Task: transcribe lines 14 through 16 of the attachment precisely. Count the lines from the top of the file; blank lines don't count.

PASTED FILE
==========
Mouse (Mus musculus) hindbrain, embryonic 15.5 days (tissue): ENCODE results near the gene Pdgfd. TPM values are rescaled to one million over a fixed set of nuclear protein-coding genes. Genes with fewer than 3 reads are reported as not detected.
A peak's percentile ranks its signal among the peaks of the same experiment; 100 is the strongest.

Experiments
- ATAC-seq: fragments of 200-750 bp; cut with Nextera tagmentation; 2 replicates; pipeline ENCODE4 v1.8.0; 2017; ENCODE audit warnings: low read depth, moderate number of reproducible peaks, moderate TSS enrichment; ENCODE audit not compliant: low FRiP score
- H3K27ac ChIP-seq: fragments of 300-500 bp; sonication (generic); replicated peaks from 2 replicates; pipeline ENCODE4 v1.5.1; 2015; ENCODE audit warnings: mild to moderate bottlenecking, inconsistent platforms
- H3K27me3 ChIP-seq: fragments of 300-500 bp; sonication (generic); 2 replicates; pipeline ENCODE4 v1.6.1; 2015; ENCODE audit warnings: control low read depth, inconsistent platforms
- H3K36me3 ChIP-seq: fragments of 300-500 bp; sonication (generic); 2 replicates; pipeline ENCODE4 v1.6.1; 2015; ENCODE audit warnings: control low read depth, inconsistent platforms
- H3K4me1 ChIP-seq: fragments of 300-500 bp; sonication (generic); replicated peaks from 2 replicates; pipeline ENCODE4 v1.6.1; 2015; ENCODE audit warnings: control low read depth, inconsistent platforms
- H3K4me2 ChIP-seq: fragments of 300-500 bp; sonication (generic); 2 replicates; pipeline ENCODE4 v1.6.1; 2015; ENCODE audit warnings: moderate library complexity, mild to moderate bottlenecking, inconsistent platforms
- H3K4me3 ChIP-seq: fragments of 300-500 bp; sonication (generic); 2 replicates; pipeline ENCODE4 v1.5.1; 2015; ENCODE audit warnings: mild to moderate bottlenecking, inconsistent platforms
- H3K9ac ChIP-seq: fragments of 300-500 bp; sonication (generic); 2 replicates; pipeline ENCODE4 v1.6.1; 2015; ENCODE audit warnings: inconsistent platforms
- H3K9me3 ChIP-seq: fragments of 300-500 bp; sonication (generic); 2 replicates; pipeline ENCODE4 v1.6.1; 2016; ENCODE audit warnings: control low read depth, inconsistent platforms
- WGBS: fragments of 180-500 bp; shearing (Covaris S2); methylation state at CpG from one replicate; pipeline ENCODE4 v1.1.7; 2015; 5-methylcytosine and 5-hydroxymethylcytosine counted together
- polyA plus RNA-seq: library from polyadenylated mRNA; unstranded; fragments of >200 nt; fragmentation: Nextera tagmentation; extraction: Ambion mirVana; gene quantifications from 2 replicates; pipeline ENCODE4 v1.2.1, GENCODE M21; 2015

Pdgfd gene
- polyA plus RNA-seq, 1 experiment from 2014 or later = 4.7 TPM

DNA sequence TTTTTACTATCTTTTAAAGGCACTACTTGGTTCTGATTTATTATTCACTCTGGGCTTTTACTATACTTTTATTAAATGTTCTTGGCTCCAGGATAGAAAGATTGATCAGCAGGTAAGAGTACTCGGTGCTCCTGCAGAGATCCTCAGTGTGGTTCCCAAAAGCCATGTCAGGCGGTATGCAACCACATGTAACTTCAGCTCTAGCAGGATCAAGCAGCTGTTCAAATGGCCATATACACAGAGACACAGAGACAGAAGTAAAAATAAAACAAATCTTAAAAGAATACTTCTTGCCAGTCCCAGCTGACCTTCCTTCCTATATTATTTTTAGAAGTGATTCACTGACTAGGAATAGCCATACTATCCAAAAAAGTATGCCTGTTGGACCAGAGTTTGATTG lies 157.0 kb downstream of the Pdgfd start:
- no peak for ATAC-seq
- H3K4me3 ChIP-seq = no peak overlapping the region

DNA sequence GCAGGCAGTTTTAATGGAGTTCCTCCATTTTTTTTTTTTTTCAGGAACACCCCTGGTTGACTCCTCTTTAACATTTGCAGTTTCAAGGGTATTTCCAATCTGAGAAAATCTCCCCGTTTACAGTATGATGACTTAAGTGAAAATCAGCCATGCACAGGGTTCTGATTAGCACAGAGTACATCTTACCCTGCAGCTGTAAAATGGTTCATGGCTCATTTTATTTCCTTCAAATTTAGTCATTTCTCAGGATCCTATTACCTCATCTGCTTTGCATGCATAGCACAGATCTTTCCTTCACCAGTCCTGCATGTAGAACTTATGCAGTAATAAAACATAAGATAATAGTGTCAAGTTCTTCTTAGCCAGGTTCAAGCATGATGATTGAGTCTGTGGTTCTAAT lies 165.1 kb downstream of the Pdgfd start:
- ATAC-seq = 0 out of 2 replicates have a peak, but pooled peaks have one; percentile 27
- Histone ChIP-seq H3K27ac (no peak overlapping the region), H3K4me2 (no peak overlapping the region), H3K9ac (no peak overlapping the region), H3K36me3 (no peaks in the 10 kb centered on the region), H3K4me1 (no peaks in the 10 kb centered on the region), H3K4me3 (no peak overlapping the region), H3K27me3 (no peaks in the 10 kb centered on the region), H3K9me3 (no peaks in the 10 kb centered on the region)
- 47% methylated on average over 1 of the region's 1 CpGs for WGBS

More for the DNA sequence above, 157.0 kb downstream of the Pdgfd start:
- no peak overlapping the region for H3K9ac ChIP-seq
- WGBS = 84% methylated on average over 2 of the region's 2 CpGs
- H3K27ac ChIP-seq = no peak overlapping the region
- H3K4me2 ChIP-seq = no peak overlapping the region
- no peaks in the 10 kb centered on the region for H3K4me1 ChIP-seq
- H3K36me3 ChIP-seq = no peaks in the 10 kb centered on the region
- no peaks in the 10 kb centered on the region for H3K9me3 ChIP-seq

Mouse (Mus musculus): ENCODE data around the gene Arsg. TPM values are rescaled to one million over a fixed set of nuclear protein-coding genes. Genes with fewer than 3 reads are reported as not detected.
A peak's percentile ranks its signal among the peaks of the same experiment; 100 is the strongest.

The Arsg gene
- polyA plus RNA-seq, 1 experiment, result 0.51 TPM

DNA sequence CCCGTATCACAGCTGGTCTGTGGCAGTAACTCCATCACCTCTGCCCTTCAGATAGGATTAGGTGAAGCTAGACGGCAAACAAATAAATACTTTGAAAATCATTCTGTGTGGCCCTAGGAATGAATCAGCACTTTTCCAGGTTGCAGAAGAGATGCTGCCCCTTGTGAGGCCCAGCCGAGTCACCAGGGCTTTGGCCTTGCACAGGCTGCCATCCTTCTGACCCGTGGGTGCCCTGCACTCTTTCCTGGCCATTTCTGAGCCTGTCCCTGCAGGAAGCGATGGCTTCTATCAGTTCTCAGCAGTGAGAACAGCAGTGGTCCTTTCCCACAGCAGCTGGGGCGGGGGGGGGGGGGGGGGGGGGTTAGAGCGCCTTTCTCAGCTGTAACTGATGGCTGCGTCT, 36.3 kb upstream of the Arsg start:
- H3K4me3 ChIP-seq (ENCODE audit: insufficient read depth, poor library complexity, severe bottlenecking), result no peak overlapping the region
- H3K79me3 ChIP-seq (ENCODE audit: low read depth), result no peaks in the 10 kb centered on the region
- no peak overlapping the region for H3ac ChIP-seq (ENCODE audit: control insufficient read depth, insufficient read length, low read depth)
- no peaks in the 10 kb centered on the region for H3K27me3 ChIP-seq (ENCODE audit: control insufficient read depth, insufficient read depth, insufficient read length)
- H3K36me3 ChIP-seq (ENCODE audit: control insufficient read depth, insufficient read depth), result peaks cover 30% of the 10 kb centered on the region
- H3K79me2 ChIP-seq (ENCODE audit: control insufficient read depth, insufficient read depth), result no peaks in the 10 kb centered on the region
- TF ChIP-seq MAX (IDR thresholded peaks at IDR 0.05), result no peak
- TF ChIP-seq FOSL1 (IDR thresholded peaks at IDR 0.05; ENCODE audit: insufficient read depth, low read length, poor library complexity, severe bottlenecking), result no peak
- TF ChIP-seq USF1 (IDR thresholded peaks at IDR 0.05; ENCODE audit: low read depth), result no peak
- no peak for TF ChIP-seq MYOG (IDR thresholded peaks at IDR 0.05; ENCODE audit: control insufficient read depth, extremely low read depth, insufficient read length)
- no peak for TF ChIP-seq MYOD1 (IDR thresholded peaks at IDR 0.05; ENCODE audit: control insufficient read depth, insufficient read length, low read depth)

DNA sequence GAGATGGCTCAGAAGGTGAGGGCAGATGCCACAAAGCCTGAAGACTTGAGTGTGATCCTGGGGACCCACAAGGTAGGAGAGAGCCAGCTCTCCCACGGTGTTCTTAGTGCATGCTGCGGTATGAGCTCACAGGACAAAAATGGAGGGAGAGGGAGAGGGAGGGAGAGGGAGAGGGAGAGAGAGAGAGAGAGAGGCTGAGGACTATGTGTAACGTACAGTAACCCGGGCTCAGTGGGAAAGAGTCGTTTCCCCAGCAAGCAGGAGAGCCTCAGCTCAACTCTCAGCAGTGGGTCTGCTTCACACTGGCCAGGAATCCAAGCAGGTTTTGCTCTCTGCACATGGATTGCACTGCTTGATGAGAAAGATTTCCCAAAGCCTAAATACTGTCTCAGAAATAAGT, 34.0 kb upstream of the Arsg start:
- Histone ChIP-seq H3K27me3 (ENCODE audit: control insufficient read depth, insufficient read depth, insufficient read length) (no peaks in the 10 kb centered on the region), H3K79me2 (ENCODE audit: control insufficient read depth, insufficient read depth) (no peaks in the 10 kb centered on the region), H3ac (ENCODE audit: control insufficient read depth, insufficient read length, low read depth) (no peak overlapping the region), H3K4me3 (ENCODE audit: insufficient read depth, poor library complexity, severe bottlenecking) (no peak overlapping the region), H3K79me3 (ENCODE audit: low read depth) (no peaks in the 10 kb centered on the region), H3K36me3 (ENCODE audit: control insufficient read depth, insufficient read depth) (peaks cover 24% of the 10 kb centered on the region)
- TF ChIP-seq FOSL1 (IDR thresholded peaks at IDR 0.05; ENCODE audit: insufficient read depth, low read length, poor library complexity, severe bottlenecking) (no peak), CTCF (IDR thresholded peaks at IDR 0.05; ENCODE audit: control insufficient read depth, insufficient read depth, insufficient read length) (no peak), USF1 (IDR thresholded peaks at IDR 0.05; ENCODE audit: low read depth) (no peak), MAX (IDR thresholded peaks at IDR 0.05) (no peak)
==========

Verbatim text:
- polyA plus RNA-seq: library from polyadenylated mRNA; unstranded; fragments of >200 nt; fragmentation: Nextera tagmentation; extraction: Ambion mirVana; gene quantifications from 2 replicates; pipeline ENCODE4 v1.2.1, GENCODE M21; 2015

Pdgfd gene
- polyA plus RNA-seq, 1 experiment from 2014 or later = 4.7 TPM